Bexley Natural Environment Forum has today submitted to the Council a series of proposals for moving decisively towards true sustainability, instead of Bexley’s negative and irrational prospectus of a sustained and never-ending growth in resource consumption and concrete that can only degrade the wider environment further.
The Forum says that Bexley’s pro-‘growth’ document is stuck in a 20th century world view and promotes wholly the wrong direction of travel, with no consideration being given to addressing water, food or energy limitations and security in a properly environmentally sensitive way, including by significant demand reduction, all matters on which London is vulnerable.
Response author Chris Rose, Vice-chair of the Forum, said “This document says it all about the Council’s actual concerns – or lack of them- cut Bexley’s priorities to a three page summary, and wildlife and the environment disappear, which pretty much tallies with the low priority and subservient status given to these matters in the major strategic planning documents. It obviously doesn’t understand that the economy is a wholly-owned subsidiary of the environment and not the other way around. We have written to the Council separately asking how the housing allocations figure agreed in a public consultation, approved by HM Inspectorate and published in the Local Development Framework only two and a half years ago, has jumped fivefold to 22,000 in this new publication. We are also extremely concerned about the pro-bridges bias in the questions, another matter on which the Council has shifted position with no credible explanation”.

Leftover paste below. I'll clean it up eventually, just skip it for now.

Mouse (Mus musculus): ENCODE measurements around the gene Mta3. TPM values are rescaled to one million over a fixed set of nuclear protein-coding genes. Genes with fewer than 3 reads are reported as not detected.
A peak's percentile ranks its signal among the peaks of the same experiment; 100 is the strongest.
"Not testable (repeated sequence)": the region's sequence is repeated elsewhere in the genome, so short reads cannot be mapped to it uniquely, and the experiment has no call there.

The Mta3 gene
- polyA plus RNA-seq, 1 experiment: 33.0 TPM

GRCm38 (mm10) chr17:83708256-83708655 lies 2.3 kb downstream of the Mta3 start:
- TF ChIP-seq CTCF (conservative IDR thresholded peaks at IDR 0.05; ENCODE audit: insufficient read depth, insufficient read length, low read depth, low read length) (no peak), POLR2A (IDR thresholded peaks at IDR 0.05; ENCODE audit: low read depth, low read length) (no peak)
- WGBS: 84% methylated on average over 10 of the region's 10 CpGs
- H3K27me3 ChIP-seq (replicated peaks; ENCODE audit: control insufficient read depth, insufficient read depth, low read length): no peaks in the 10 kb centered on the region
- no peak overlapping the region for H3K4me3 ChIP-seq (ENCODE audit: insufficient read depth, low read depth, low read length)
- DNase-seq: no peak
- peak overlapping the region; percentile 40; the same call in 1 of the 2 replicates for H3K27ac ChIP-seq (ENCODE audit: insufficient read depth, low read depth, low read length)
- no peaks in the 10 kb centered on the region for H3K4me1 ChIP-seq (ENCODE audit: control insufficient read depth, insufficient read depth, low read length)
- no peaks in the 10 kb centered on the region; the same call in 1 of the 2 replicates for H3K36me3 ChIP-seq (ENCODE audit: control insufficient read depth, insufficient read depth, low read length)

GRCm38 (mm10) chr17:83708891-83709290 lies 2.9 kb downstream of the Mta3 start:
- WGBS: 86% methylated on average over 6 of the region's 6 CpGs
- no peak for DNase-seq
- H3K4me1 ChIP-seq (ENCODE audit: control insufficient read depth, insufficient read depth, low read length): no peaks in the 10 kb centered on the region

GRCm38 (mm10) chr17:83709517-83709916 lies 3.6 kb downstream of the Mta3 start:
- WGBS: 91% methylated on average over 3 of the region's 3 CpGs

BNEF encourages concerned residents to send in comments. The Council needs to feel some heat on this. A copy of BNEF’s submission is here, and may give you ideas of your own:
The deadline for submissions, which should be sent to
is Friday 5th September.
The original Council offering is at:
BNEF has reminded the Council that the UK Government has signed an international agreement to take steps to achieve or to have implemented plans for sustainable production and consumption and to have kept the impacts of use of natural resources well within safe ecological limits by 2020. In contrast, the Council clearly wishes to help ‘grow’ the country’s resource footprint yet further beyond its existing three planet lifestyle, with severe consequences for future generations and other species.